Hope for Freedom’s Ring

The Salvadoran theologian Ignacio Ellacuría writes, “The goal of liberation is full freedom, in which full and right relationships are possible, among people and between them and God.”[1] This emphasis on liberation as freedom was the core of Martin Luther King Jr.’s message, as expressed in his famous 1963 speech:

“And when this happens, when we allow freedom to ring, when we let it ring from every village and hamlet, from every state and every city, we will be able to speed up that day when all of God’s children, black men and white men, Jews and Gentiles, Protestants and Catholics, will be able to join hands and sing in the words of the old Negro spiritual, “Free at last! Free at last! Thank God almighty, we’re free at last!”[2]

Freedom, of course, is likewise a tricky proposition and an imprecise term. King defined freedom as composed of three elements.[3] First, freedom is “the capacity to deliberate or weigh alternatives.” Second, freedom “expresses itself in decision.” A decision makes a choice, cutting off an alternative for the preference of the chosen path. Third, freedom involves responsibility, the ability to respond to why a choice was made, and the responsibility to respond as no one else can speak for that free person. These elements shape a wonderful ideal of freedom. We like the idea of it, the pursuit of it for others, and we definitely like our experience of it. Freedom as a lived reality is much more complicated.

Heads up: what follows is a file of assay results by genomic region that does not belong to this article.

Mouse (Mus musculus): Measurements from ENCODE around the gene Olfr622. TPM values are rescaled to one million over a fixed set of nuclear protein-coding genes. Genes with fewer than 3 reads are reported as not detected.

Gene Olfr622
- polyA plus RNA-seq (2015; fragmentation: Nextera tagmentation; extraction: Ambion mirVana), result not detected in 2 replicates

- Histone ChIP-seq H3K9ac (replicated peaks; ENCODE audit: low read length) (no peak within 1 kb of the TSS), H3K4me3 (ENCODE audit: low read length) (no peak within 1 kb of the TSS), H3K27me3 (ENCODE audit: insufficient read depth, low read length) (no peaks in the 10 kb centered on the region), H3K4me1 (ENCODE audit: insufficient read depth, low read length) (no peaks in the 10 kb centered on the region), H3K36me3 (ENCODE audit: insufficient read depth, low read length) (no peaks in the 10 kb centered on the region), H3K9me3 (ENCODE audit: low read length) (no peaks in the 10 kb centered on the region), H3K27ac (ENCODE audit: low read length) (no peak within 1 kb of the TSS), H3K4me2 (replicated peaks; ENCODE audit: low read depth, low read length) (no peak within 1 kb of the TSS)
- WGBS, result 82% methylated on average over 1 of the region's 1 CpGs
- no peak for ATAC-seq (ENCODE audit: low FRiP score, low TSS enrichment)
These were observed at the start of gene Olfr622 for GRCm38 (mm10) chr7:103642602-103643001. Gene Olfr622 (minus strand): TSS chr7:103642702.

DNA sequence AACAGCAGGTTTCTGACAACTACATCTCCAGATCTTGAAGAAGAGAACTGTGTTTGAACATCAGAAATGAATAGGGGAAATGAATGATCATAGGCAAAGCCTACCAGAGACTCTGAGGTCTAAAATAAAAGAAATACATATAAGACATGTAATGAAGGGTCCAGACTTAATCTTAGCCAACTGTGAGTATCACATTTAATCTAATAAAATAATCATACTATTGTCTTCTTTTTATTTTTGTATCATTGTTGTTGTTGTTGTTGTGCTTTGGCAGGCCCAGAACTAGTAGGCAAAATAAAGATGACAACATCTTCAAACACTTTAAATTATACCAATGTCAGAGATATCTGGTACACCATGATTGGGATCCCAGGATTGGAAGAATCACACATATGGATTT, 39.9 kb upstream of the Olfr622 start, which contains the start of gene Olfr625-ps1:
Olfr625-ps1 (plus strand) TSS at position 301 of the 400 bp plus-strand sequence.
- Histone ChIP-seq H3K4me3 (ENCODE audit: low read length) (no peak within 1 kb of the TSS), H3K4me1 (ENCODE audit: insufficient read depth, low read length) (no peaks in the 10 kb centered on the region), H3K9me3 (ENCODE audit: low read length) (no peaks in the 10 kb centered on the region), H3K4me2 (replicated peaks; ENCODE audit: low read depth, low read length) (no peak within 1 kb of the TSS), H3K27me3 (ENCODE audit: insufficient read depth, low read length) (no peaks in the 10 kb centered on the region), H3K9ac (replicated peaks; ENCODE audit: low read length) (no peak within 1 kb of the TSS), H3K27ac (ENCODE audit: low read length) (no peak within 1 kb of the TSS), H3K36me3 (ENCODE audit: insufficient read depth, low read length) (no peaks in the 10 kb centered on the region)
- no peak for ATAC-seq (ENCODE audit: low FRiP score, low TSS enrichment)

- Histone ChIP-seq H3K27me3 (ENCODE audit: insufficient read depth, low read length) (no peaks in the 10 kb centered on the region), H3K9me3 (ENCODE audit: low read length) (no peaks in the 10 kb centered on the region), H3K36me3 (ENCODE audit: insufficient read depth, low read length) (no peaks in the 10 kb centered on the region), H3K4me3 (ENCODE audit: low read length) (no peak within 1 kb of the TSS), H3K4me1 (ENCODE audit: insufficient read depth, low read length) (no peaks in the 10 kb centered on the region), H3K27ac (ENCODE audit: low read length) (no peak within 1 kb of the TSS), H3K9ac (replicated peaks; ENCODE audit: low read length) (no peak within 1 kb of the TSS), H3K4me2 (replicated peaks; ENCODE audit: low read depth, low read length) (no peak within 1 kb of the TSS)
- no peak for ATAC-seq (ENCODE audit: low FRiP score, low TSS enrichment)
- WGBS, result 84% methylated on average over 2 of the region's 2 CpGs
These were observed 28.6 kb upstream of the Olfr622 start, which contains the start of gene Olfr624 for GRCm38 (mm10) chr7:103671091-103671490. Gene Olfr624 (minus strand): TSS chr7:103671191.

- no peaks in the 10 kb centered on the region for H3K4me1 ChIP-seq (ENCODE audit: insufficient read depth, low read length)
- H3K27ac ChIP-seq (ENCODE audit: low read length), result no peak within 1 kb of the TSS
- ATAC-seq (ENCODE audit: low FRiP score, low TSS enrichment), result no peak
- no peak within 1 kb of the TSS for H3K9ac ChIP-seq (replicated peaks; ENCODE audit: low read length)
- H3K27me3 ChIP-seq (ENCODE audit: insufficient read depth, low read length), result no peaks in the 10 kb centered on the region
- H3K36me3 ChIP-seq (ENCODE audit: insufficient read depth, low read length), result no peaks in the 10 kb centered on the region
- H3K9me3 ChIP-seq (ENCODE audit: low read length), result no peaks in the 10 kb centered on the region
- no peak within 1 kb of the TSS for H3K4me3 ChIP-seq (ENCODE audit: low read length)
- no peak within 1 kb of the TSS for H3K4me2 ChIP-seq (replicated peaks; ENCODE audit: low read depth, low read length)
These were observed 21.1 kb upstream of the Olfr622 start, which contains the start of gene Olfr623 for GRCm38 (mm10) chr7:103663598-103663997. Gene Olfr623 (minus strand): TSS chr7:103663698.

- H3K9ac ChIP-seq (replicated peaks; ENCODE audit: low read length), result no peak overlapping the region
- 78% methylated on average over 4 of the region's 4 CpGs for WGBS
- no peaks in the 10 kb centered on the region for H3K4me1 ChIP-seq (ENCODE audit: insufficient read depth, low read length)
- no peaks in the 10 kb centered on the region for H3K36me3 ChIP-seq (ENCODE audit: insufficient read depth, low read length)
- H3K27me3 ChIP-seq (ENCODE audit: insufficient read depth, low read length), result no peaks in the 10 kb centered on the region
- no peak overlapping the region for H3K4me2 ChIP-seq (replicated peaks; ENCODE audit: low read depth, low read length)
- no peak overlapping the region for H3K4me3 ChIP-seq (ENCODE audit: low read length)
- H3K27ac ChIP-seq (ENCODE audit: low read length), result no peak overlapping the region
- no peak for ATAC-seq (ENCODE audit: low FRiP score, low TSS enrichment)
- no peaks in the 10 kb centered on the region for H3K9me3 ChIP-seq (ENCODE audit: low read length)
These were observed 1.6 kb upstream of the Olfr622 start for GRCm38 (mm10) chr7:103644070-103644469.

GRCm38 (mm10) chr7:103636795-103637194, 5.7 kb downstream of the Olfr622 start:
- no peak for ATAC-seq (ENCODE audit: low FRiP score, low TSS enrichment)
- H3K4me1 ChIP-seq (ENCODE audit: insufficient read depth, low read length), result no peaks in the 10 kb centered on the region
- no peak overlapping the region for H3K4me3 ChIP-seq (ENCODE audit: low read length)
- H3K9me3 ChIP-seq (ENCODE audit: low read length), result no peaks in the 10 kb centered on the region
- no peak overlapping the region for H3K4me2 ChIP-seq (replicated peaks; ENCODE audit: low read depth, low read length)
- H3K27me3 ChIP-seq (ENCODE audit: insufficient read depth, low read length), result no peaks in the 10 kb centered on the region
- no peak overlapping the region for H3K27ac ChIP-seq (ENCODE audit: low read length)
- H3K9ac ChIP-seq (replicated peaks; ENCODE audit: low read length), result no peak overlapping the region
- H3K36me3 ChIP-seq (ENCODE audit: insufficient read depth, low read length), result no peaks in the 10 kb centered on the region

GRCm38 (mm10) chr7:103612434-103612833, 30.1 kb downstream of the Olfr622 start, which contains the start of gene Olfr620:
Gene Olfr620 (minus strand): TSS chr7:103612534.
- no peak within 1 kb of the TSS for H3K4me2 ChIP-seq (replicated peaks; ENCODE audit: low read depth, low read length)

[1] Ignacio Ellacuría, Ignacio Ellacuría: Essays on History, Liberation, and Salvation, ed. Michael E. Lee (Maryknoll, NY: Orbis Books, 2013), 244.
[2] Martin Luther King, Jr., A Testament of Hope: The Essential Writings and Speeches of Martin Luther King, Jr., ed. James M. Washington (New York: HarperCollins, 1991), 220.
[3] See Martin Luther King, Jr. “The Ethical Demands for Integration,” in Testament of Hope, 119-120.

excerpt from Hope for the Oppressor: Discovering Freedom through Transformative Community.  Sadly, this book was given an academic textbook pricing. Ask your library to buy a copy for your us, request a review or an exam copy from Rowman & Littlefield, and let them know you’d like a paperback version at a reasonable cost.

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